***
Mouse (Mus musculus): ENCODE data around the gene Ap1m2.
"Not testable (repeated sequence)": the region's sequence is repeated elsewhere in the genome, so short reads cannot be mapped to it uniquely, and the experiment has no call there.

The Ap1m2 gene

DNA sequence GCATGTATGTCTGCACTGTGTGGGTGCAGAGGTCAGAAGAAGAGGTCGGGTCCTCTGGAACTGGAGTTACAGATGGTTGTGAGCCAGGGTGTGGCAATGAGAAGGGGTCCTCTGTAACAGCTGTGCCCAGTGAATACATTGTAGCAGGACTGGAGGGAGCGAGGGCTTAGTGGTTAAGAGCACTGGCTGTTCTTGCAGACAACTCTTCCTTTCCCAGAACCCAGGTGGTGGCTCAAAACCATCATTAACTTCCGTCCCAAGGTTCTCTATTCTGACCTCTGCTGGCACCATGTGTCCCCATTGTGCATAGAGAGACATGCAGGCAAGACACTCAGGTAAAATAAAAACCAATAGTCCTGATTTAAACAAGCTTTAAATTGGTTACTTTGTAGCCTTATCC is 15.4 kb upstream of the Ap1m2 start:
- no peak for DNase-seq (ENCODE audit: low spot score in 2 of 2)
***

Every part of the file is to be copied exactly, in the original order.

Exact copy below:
Mouse (Mus musculus): ENCODE data around the gene Ap1m2.
"Not testable (repeated sequence)": the region's sequence is repeated elsewhere in the genome, so short reads cannot be mapped to it uniquely, and the experiment has no call there.

The Ap1m2 gene

DNA sequence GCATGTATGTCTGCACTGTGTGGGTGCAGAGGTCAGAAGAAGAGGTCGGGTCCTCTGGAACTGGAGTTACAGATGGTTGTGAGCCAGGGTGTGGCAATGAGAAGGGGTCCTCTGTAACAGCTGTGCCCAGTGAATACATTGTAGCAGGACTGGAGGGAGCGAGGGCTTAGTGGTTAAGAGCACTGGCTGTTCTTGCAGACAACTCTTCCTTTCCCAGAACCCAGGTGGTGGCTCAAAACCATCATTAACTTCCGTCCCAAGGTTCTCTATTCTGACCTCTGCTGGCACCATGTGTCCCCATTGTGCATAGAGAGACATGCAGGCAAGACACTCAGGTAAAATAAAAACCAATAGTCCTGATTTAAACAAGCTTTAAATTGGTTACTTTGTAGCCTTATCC is 15.4 kb upstream of the Ap1m2 start:
- no peak for DNase-seq (ENCODE audit: low spot score in 2 of 2)